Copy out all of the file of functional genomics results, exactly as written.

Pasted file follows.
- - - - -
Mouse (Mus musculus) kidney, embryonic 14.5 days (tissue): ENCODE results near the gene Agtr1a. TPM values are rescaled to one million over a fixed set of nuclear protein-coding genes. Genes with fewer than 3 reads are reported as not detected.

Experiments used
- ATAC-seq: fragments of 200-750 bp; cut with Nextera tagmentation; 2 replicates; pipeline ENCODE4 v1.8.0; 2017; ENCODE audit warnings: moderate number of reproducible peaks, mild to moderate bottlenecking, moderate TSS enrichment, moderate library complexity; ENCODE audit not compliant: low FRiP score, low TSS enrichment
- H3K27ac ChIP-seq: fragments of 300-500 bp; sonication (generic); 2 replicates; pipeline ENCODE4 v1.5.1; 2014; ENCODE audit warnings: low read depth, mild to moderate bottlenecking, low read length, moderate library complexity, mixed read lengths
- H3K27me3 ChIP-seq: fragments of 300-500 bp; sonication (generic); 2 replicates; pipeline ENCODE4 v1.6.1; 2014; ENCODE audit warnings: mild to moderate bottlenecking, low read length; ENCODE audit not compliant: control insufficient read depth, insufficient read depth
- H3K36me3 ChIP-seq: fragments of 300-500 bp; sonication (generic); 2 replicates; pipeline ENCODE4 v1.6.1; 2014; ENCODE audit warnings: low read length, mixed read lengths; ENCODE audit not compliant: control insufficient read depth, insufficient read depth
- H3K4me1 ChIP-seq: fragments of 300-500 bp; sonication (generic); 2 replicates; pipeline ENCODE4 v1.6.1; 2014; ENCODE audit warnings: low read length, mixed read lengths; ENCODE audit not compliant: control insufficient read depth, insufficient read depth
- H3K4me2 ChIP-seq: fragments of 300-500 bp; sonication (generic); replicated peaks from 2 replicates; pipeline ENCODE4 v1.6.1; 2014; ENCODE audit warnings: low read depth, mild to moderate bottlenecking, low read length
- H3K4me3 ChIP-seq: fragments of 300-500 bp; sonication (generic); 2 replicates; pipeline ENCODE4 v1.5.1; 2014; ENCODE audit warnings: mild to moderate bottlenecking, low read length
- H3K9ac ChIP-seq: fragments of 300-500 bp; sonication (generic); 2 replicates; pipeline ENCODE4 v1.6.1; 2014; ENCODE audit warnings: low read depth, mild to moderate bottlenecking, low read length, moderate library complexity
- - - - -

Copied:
Mouse (Mus musculus) kidney, embryonic 14.5 days (tissue): ENCODE results near the gene Agtr1a. TPM values are rescaled to one million over a fixed set of nuclear protein-coding genes. Genes with fewer than 3 reads are reported as not detected.

Experiments used
- ATAC-seq: fragments of 200-750 bp; cut with Nextera tagmentation; 2 replicates; pipeline ENCODE4 v1.8.0; 2017; ENCODE audit warnings: moderate number of reproducible peaks, mild to moderate bottlenecking, moderate TSS enrichment, moderate library complexity; ENCODE audit not compliant: low FRiP score, low TSS enrichment
- H3K27ac ChIP-seq: fragments of 300-500 bp; sonication (generic); 2 replicates; pipeline ENCODE4 v1.5.1; 2014; ENCODE audit warnings: low read depth, mild to moderate bottlenecking, low read length, moderate library complexity, mixed read lengths
- H3K27me3 ChIP-seq: fragments of 300-500 bp; sonication (generic); 2 replicates; pipeline ENCODE4 v1.6.1; 2014; ENCODE audit warnings: mild to moderate bottlenecking, low read length; ENCODE audit not compliant: control insufficient read depth, insufficient read depth
- H3K36me3 ChIP-seq: fragments of 300-500 bp; sonication (generic); 2 replicates; pipeline ENCODE4 v1.6.1; 2014; ENCODE audit warnings: low read length, mixed read lengths; ENCODE audit not compliant: control insufficient read depth, insufficient read depth
- H3K4me1 ChIP-seq: fragments of 300-500 bp; sonication (generic); 2 replicates; pipeline ENCODE4 v1.6.1; 2014; ENCODE audit warnings: low read length, mixed read lengths; ENCODE audit not compliant: control insufficient read depth, insufficient read depth
- H3K4me2 ChIP-seq: fragments of 300-500 bp; sonication (generic); replicated peaks from 2 replicates; pipeline ENCODE4 v1.6.1; 2014; ENCODE audit warnings: low read depth, mild to moderate bottlenecking, low read length
- H3K4me3 ChIP-seq: fragments of 300-500 bp; sonication (generic); 2 replicates; pipeline ENCODE4 v1.5.1; 2014; ENCODE audit warnings: mild to moderate bottlenecking, low read length
- H3K9ac ChIP-seq: fragments of 300-500 bp; sonication (generic); 2 replicates; pipeline ENCODE4 v1.6.1; 2014; ENCODE audit warnings: low read depth, mild to moderate bottlenecking, low read length, moderate library complexity